Anyone IgA Deficient with APS? Sarcoidosis APS

My nearly 50 year old husband has just been diagnosed with APS after 2 different bouts of multiple pulmonary emboli and various other unexplained health dramas going back over 30 years, including severe Sarcoidosis which claimed his spleen 4 years ago. Our son (late teens) has had IgA Deficiency since toddlerhood, and recently has suffered severe headaches and severe back/chest pains which could have been a PE although we had the hospital screen him for D-Dimer and it didn't seem to be PE. Our concern is that as both father and son have pre-existing Immuno disorders, and father has now tested positive for Lupus Anticoagulant, what is the likelihood of son having APS also? I know that it doesn't generally show up until later, and even if he test positive for markers there is no guarantee he'll develop disease, but I suspect it's possibly more likely. Anyone else out there who was IgA Deficient prior to diagnosis with APS? Anyone with experience of the interaction between severe Sarcoidosis and APS? Our GP is clueless (as seems to be the general experience). Any help gratefully received :)

16 Replies

  • Hello and welcome.

    I'm sure that other members will reply to you about your questions.

    We have an APS patients' group, which meets in Bath, our next meeting is on Wednesday 8th April at 14:30 at the Royal National Hospital for Rheumatic Diseases. I would be pleased to send you details of this meeting, if you would like to send me a private message on here.

    Best wishes.


  • Great idea to attend the group in Bath, where you will get first hand information from other people in the group. MaryF

  • Thanks Mary, ManofMendip has just sent us the invitation. I'm talking my husband into going (nothing levers him away from work, but maybe this will) He will probably see you there - and you will then totally sympathise with him for why my username is NaggingWife ;)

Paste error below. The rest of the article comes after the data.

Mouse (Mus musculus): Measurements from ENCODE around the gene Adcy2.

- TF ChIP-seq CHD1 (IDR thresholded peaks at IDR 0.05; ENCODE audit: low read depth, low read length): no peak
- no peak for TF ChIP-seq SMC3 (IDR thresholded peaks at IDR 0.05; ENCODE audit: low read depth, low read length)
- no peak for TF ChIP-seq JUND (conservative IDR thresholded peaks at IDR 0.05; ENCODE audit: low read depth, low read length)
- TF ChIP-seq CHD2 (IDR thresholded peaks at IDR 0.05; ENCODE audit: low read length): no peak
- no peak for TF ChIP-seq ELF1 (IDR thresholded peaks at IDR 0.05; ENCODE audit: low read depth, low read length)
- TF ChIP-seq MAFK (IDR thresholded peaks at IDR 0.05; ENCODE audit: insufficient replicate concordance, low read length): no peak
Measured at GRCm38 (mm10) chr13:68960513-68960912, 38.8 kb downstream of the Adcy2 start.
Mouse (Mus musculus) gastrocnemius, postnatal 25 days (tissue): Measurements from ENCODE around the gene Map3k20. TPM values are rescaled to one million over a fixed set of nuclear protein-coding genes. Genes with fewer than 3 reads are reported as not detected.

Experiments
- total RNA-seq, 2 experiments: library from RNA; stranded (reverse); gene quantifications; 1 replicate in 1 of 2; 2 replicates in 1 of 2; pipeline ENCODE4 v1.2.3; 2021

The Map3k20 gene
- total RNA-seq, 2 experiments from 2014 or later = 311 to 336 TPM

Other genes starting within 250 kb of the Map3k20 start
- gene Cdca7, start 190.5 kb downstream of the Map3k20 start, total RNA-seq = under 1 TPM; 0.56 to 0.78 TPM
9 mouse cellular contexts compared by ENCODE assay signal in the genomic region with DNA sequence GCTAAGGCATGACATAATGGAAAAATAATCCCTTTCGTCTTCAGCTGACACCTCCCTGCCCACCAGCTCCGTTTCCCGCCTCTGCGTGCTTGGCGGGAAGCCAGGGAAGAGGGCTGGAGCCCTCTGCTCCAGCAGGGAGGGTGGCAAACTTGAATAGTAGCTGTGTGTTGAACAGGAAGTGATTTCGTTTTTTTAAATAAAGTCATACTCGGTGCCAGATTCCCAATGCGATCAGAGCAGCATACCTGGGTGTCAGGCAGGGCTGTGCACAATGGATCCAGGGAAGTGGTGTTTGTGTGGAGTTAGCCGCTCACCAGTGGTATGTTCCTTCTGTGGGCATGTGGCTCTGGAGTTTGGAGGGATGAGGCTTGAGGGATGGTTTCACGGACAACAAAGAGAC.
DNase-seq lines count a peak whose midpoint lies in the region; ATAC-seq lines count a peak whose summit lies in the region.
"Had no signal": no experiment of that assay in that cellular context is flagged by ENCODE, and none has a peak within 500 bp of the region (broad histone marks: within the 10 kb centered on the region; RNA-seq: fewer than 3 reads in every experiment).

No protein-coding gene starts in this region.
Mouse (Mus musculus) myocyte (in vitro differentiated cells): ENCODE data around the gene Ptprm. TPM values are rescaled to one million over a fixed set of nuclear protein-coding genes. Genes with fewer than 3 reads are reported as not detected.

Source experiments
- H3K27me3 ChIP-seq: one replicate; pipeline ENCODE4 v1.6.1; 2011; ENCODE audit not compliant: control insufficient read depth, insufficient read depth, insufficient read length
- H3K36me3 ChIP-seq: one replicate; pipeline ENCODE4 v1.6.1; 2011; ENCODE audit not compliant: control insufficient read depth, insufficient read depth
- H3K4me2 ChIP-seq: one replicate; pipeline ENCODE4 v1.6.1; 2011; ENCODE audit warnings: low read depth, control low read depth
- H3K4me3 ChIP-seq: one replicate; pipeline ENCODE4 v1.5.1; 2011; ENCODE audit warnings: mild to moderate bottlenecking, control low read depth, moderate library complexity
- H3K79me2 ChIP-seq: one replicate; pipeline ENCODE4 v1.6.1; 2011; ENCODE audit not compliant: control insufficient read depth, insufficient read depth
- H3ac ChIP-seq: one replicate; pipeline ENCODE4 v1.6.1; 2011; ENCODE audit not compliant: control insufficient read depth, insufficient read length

• You will see Dave, but not me, wrong neck of the woods for me, I am about to launch a group modelled on this on, out in East Anglia. MaryF

  • Hubbies relatives are from East Anglia and we are going to have them tested as well as several members of previous generations of that side of his family dropped dead of massive unexplained heart attacks or pe's at very young ages, so I may put them in touch if the cousins test positive.

  • Hi and welcome to our site. Can you tell me which tests your son has had. Sometimes people are more likely to test positive to the anti-B2GP1when the others are stubbornly negative but symptoms active. Its also not necessarily the case that it shows up later. It can show up at anytime. Obviously when someone has other conditions diagnosing what is down to what can become difficult as you get cross over symptoms. You actually need to consider the fact that if you cannot be referred to a good NHS specialist who is knowledgable in these specific conditions that you may have to go private to get your diagnosis and then once you have it and advice as to how to go forward take that to your local care providers.

    Its a sad fact that unfortunately many of us just cant access on the NHS in a timely fashion the expertise that is required for APS. Please look at the Hughes Syndrome website and the list of recommended specialists. These have all been recommended to us. If you cannot get a referral to them consider going to one of them privately or you may have to make the trip to London. Having a dual appointment for you both just may make life a lot less stressful and straight forward so you can all move on with the rest of your lives with some confidence.

  • Hi there - son has not yet had bloods done for APS, but his IgA is pre-existing. He has had many scary health episodes over the years, which the docs have been unable to explain other than the low IgA must be responsible, so not wishing it on him (it might just be that his low IgA causes knock on effects), but husband definitely has tested positive for Lupus Anticoagulants following more than one episode of multiple pulmonary emboli in both lungs...